Cryonics: Using low temperatures to care for the critically ill
By Aschwin de Wolf
“We’ll look back on this 50 to 100 years from now — we’ll shake our heads and say, “What were people thinking? They took these people who were very nearly viable, just barely dysfunctional, and they put them in an oven or buried them under the ground, when there were people who could have put them into cryopreservation. I think we’ll look at this just as we look today at slavery, beating women, and human sacrifice, and we’ll say, “this was insane — a huge tragedy.” Alcor CEO Max More, Ph.D.
In contemporary medicine terminally ill patients can be declared legally dead using two different criteria: whole brain death or cardiorespiratory arrest. Although many people would agree that a human being without any functional brain activity, or even without higher brain function, has ceased to exist as a person, not many people realize that most patients who are currently declared legally dead by cardiorespiratory criteria have not yet died as a person. Or to use conventional biomedical language, although the organism has ceased to exist as a functional, integrated whole, the neuroanatomy of the person is still intact when a patient is declared legally dead using cardiorespiratory criteria.
It might seem odd that contemporary medicine allows deliberate destruction of the properties that make us uniquely human (our capacity for consciousness) unless one considers the significant challenge of keeping a brain alive in a body that has ceased to function as an integrated whole. But what if we could put the brain “on pause” until a time when medical science has become advanced enough to treat the rest of the body, reverse aging, and restore the patient to health?
Putting the brain on pause is not as far fetched as it seems. The brain of a patient undergoing general anesthesia has ceased being conscious. But because we know that the brain that represents the person is still there in a viable body, we do not think of such a person as “temporarily dead.”
One step further than general anesthesia is hypothermic circulatory arrest. Some medical procedures, such as complicated neurosurgical interventions, require not only cessation of consciousness but also complete cessation of blood flow to the brain. In these cases the temperature of the patient is lowered to such a degree (≈16 degrees Celsius) that the brain can tolerate a period without any circulation at all. Considering the fact that parts of the human brain can become irreversibly injured after no more than five minutes without oxygen, the ability of the brain to survive for at least an hour at these temperatures without any oxygen is quite remarkable.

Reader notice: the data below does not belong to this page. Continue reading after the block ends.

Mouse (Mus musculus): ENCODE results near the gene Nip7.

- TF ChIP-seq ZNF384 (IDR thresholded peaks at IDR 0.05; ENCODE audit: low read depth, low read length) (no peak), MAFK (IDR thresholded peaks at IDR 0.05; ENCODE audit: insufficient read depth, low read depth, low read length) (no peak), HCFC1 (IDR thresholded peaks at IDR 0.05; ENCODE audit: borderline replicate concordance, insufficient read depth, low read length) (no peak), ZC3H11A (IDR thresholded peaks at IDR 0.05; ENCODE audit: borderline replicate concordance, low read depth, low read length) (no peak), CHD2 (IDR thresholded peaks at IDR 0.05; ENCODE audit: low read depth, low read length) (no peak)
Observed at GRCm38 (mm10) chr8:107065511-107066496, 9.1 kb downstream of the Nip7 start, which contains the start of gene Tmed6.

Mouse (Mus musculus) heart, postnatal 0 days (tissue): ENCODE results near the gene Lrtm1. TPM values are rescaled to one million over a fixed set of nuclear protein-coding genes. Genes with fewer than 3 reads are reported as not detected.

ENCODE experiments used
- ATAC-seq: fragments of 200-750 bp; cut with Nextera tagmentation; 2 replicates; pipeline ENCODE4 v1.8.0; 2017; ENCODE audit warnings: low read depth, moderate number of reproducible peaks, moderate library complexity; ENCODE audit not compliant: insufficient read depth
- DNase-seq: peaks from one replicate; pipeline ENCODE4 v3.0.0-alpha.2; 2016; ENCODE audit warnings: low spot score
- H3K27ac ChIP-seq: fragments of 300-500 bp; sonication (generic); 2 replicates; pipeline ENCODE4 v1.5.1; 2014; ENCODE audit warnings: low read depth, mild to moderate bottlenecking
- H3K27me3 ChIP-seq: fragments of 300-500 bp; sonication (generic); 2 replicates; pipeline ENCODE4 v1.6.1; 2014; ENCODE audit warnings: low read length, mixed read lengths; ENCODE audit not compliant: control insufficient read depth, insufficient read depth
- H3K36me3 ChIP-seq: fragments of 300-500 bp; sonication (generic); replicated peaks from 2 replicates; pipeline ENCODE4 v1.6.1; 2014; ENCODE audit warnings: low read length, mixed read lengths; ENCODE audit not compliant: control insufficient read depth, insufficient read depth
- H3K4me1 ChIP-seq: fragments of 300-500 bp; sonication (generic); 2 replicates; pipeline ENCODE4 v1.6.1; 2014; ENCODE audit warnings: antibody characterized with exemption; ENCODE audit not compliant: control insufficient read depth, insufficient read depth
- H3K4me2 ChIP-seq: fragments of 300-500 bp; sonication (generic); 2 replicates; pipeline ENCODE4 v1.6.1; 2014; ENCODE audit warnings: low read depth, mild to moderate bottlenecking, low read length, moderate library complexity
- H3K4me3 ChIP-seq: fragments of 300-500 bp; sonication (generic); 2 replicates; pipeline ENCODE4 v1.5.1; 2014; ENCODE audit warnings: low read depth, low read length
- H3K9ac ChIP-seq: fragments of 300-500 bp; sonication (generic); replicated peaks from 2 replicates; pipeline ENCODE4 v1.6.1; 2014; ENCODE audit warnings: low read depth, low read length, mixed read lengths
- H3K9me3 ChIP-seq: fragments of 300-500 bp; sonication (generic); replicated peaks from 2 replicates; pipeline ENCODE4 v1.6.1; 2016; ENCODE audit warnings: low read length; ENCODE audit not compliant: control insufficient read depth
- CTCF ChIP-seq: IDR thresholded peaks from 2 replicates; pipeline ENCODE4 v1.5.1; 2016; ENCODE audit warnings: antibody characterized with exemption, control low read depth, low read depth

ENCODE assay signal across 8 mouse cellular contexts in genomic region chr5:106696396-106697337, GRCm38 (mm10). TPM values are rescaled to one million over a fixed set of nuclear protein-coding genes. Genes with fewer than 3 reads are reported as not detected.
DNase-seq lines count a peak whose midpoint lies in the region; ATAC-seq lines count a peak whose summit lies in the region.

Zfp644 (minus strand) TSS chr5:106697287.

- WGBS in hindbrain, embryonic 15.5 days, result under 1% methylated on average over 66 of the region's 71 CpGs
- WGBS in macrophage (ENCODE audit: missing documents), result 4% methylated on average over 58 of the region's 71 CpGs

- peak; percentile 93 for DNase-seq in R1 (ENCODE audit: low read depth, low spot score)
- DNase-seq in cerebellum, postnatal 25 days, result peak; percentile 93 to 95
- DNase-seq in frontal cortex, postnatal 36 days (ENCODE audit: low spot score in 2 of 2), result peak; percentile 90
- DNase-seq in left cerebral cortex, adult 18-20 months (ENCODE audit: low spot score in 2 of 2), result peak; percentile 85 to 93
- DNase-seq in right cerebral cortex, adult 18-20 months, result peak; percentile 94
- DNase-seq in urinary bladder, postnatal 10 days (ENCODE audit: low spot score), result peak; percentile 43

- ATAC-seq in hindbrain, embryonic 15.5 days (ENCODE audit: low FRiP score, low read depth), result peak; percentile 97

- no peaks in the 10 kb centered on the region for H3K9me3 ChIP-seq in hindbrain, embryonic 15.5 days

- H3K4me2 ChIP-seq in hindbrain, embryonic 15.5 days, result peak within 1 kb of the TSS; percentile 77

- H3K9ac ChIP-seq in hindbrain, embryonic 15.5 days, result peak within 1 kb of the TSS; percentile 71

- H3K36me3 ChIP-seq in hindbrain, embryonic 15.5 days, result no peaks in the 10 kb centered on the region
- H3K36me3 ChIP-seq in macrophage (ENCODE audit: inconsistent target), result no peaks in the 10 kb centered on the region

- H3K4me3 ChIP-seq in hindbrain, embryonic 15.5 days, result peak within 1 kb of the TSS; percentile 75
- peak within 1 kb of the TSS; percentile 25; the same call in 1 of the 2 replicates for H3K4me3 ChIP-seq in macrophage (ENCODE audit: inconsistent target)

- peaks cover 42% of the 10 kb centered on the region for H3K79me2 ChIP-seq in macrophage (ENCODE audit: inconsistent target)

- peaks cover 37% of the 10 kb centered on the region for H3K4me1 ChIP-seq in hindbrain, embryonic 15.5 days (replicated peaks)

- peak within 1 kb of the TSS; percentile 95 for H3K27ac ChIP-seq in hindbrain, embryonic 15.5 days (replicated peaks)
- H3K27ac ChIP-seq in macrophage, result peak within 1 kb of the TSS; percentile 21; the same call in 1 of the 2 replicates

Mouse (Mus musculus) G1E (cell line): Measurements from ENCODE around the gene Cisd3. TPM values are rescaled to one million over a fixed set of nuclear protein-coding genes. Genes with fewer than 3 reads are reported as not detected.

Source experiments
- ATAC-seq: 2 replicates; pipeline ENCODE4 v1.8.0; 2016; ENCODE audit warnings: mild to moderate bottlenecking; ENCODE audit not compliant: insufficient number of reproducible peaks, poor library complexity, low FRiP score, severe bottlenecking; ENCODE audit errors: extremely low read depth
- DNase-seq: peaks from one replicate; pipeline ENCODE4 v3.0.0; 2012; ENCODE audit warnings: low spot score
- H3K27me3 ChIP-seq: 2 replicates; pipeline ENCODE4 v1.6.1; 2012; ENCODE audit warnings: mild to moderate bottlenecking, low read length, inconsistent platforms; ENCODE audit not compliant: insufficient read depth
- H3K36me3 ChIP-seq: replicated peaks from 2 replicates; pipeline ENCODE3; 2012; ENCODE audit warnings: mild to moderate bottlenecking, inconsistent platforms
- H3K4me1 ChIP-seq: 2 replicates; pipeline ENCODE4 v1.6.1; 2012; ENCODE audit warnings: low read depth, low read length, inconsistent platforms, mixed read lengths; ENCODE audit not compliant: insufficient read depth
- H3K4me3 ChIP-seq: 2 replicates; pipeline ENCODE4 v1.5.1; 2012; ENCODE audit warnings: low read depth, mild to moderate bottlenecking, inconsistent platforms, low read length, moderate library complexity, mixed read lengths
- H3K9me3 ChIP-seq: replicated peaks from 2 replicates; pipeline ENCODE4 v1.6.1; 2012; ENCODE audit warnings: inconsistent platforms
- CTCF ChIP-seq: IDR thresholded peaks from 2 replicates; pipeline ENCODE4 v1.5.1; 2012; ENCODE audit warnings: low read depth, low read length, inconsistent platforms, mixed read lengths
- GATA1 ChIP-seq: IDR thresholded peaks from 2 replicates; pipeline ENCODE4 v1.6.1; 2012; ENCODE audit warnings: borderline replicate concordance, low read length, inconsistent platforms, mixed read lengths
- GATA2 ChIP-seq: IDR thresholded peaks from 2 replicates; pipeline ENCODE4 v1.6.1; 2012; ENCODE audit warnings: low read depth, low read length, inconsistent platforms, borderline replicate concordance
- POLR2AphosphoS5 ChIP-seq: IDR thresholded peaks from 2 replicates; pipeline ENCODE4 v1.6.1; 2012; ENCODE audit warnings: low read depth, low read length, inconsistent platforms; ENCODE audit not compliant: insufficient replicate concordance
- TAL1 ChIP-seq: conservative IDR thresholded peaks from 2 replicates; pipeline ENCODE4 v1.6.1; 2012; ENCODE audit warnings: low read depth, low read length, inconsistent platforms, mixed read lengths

Again, because we know that in such cases the brain that represents the person is still there in a viable body, we do not think of such a person as “temporarily dead.” These examples illustrate that the medical community already recognizes and accepts the fact that a medical procedure that produces loss of consciousness, and even loss of circulation, does not constitute irreversible death.
Unfortunately, general anesthesia and hypothermic circulatory arrest cannot be used to pause the brain long enough to find a treatment for a person who has been declared legally dead by cardiorespiratory criteria. A person under general anesthesia may require tens, if not hundreds, of years of artificial circulation to keep the brain viable until medical science is able to return him to health. Leaving financial considerations aside, artificial circulation of an organ, let alone such a vulnerable organ as the brain, will produce increasing brain injury over time, and ultimately, destruction of the person.
Hypothermic circulatory arrest eliminates the need for metabolic support of the brain, but only for a limited period of time. Current research into hypothermic circulatory arrest indicates that the brain might tolerate up to 3 hours of complete circulatory arrest if the temperature is lowered close to the freezing point of water (zero degrees Celsius). This is not nearly long enough to put the brain on pause to allow the patient to reach a time where his current medical condition may be treatable. In light of these limitations, it is understandable that no serious attempts are currently being made to continue long-term care for a patient whose body has stopped functioning as an integrated organism.
But if low temperatures can extend the period that the brain can survive without circulation, much lower temperatures should be able to extend this period even further. At -196 degrees Celsius molecular activity has become so negligible that it can be said that the brain has been put on pause in the literal sense of the word. This allows the patient to be “transported” to a time when more advanced medical technologies are available, even if this would require hundreds of years. Advocates of human cryopreservation argue that long-term care at cryogenic temperatures offers a rational alternative to the current practice of burial and cremation of persons no longer treatable by contemporary medicine.
Contrary to popular views of cryonics, cryonics is not about preserving dead people but about long-term care of critically ill patients. The objection that cryonics is an attempt to resuscitate dead people reflects a misunderstanding of the rationale behind cryonics. The arguments supporting human cryopreservation are not radically different than the already established arguments behind general anesthesia and hypothermic circulatory arrest; it merely introduces lower temperatures and longer care. Therefore, the difference between contemporary medicine and cryonics is quantitative, not qualitative, in nature. Likewise, the relationship between cryonics and religion is not qualitatively different than that between contemporary medicine and religion. In both cases medical technology is used to preserve life.
But does the procedure of cooling a patient to cryogenic temperatures not cause injury in itself? Most of the human body consists of water and lowering the body below the freezing point of water will produce massive ice formation. For this reason, patients who present for cryonics are protected from ice damage by using a cryoprotective agent to reduce, or even eliminate, ice formation. Conventional extracorporeal bypass technologies are used to circulate the solution throughout the body. When enough water is replaced with the cryoprotective agent the patient is maintained at cryogenic temperatures for long-term care. Historically the cryoprotective agents that were used in cryonics are mainstream cryoprotective agents such as DMSO and glycerol. High concentrations of glycerol or DMSO can significantly reduce ice formation, but cannot eliminate it altogether.